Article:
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Maybe nobody will remember how bad this production was before

April 19, 2012

What’s that large white mass stinking up San Diego Opera’s toilet bowl–excuse me, I mean the Civic Theater?

Could it be the bloated corpse of Moby Dick by Jake Heggie?

Nope. That bleached-out piece of crap was flushed down the sewer two months ago. What will float to the surface tomorrow evening in the Civic Theater is an old petrified turd, originally shat out by director John Copley back in 1993. Although there is a new director, Herbert Kellner, SDO promises patrons that Kellner’s vision is based on Copley’s monstrous misconstrual of two great artists, Rossini and Magritte.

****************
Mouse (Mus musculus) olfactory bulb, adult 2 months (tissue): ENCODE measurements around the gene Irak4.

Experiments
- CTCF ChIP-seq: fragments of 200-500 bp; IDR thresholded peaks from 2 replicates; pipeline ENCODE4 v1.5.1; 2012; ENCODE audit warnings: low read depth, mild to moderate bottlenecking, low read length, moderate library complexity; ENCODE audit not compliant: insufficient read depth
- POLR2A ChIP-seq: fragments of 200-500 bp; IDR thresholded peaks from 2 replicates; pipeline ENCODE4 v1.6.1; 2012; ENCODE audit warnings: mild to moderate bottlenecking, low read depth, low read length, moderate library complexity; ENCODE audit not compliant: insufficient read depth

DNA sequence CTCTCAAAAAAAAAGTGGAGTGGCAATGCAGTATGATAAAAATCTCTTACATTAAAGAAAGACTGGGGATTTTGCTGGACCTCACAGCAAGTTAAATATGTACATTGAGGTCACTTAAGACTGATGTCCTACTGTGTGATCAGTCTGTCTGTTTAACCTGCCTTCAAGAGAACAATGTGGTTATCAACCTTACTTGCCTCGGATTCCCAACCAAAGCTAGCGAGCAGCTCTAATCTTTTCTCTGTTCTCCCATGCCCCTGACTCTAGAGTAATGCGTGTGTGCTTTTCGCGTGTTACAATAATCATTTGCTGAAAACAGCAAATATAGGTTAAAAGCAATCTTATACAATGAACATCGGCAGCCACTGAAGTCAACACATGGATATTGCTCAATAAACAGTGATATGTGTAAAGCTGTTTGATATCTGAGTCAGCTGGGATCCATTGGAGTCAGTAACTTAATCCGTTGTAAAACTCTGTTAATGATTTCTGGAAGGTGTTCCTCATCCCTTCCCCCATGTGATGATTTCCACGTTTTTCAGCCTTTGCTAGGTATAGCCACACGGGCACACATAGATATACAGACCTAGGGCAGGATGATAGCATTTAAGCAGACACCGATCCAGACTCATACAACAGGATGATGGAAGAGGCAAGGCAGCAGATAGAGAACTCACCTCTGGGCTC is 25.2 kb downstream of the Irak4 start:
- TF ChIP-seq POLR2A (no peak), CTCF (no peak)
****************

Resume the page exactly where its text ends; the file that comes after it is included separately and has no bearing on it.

I reviewed that 1993 production of The Barber of Seville, and even though I enjoyed the singers and musicians, the show was undermined by the sloppy execution of a half-assed vision. I doubt anything this week’s singers and conductor and musicians bring to the work will redeem the resurrection of this colossal deuce.

Here is my original review, as it appeared in the La Jolla Light on Feb. 4, 1993:

In the old days (so I am told), one went to the opera and heard beautiful singing. There was little concern for staging or set design. The idea of making some kind of dramatic sense of an opera was unheard of. The emphasis was on musical production — if the singers and orchestra were good, their talent carried the story line.

Things have changed now. Movie and theatrical directors have demonstrated that it is possible to make convincing theater out of opera. Singers are expected to act. And designers have found that contemporary opera allows them to indulge their creative whims, unchecked by the dramaturges in theater who might otherwise spoil their fun.